A new book on the history of silver was reviewed in the Wall Street Journal February 20, 2019. Here's an excerpt. -Editor
We all want dollars, but who can define that object of desire? It was easy in 1792. Alexander Hamilton declared that the dollar was a unit
of account weighing 371.25 grains of pure silver, and death was the penalty for debasing it. "The Story of Silver" is the biography of
America's first monetary metal.
Biography is the word, as William Silber's colorful narrative is one of personalities as much as it is of ideas and events. Like gold, silver
can preoccupy its fans to the point of obsession, as it did the Hunt brothers, Texas inflation-phobes who lost a fortune in 1980 by betting on silver
and therefore against Paul Volcker, then chairman of the Federal Reserve, and Mr. Volcker's sky-high interest rates.
In 1873, Sen. John Sherman, an Ohio Republican, sponsored legislation to strike silver from America's monetary rolls, relegating it to small
change and silver dollars. So dry was the author's legislative draftsmanship that nobody seems to have penetrated it. Unmistakable, however, was
the subsequent plunge in the silver price and the resulting howls of the impoverished miners. The "Crime of '73," they called
Sherman's Coinage Act, though the crime was arguably the failure of his congressional colleagues to read the bill. Mr. Silber blames Sherman for
"a great deflation in the United States during the last quarter of the nineteenth century."
Or perhaps he should blame human progress. The 1885 Report of the Commissioner of Labor relates that, in a certain factory six years earlier, 17
skilled men had produced 500-dozen brooms a week. By 1885, in the same, now-mechanized factory, nine men turned out 1,200-dozen brooms a week.
Presumably broom prices declined because it cost less to make them, not because there was too little silver in the customers' pockets. The voters
seem to have agreed that life was getting better, not worse. At least, William Jennings Bryan, a Democrat running for president in 1896 on a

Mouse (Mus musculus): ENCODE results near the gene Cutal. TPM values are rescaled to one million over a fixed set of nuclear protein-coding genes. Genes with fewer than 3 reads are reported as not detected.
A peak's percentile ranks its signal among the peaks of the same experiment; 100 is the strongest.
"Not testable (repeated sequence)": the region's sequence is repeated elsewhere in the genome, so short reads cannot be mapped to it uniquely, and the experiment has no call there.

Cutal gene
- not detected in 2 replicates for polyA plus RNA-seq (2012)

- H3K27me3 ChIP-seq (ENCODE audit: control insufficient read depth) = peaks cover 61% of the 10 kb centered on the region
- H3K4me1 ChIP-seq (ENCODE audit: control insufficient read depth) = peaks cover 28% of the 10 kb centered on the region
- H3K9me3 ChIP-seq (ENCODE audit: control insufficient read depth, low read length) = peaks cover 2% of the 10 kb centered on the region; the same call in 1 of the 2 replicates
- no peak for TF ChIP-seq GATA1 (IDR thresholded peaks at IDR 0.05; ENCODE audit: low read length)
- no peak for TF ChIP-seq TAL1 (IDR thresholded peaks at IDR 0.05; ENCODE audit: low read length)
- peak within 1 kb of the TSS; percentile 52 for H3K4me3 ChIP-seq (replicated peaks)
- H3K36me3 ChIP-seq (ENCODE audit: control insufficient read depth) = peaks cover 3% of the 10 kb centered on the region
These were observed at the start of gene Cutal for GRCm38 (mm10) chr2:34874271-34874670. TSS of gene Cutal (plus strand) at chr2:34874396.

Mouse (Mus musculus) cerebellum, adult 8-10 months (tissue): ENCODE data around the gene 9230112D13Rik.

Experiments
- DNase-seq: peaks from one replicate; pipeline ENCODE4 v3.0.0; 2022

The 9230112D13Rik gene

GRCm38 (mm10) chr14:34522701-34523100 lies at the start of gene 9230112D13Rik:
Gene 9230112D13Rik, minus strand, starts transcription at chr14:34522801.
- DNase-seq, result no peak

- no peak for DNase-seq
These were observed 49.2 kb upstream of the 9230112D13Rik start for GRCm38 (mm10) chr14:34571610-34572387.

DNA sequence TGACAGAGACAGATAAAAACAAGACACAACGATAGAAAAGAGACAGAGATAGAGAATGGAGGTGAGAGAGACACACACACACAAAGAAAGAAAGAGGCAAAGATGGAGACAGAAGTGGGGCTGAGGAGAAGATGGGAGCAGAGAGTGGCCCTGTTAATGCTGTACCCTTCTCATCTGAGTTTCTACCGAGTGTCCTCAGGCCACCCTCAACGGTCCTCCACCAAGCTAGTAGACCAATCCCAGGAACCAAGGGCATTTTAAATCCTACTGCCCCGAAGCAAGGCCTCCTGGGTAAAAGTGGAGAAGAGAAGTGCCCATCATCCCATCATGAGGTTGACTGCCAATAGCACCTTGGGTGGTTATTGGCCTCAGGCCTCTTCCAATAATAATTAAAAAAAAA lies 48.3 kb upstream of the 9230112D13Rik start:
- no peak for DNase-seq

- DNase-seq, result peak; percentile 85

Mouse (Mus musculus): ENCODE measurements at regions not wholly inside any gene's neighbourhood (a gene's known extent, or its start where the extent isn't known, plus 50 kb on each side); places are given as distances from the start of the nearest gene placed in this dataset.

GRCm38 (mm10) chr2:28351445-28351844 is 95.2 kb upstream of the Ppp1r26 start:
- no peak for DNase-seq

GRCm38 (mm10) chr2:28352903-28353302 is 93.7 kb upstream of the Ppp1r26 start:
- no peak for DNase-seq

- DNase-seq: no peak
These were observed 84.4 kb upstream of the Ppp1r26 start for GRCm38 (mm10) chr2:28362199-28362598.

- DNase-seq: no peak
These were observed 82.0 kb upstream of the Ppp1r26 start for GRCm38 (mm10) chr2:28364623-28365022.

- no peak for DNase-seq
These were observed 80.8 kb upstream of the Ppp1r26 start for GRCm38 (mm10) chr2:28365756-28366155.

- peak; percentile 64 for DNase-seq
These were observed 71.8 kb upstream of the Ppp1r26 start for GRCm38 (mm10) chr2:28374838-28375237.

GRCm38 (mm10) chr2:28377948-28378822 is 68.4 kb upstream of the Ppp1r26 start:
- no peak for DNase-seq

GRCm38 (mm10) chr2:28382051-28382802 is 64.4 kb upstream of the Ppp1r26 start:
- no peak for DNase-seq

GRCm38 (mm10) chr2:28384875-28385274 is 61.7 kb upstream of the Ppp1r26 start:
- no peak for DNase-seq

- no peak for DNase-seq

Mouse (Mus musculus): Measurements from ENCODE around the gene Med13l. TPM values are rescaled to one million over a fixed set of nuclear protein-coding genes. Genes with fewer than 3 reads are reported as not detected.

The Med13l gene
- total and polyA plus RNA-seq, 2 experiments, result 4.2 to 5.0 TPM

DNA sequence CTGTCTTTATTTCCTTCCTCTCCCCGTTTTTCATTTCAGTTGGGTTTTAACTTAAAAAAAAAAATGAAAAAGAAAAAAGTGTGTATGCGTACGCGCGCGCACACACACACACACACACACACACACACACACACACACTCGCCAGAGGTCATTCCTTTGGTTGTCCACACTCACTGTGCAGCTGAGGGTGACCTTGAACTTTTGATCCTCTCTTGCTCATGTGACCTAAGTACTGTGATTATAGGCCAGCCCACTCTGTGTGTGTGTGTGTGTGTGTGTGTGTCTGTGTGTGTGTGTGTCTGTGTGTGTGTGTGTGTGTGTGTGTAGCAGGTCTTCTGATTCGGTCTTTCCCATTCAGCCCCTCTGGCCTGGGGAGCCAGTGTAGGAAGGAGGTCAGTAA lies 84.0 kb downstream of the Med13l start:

pro-silver, pro-inflation platform, lost to William McKinley, the Republican gold-standard champion.
Mr. Silber's 20th-century cast of characters features Henry Morgenthau, secretary of the Treasury under Franklin D. Roosevelt, who carried out
presidential orders to raise the price of silver and thereby placate the Western silver bloc...
He's on firmer ground in describing the great silver-coin famine of the 1960s. No mystery here; the coins disappeared into vaults when the
silver value of a dime topped the stated 10 cents, or of a quarter, the stated 25 cents. (For a less fervid account of this episode, see William F.
Rickenbacker's 1966 book, "Wooden Nickels.")
The best and longest section of "The Story of Silver" concerns the Hunt brothers' blameless purchase of 200 million ounces of silver
to protect against the depreciating paper dollar (as they maintained) or their criminal conspiracy to corner the world silver market (the
government's contention). Either way, Nelson Bunker Hunt, leader of the family triumvirate, rode the silver price from a few dollars an ounce to
$50 an ounce and most of the way back down again. Losses reached the billions.
I can't help but be impressed by a reviewer aware of such an obscure book as Wooden Nickels, one I've had on my library shelf for
many years. -Editor
To read the complete article (subscription required), see:
'The Story of Silver' Review: The
Other Precious Metal (https://www.wsj.com/articles/the-story-of-silver-review-the-other-precious-metal-11550705603)
Wayne Homren, Editor
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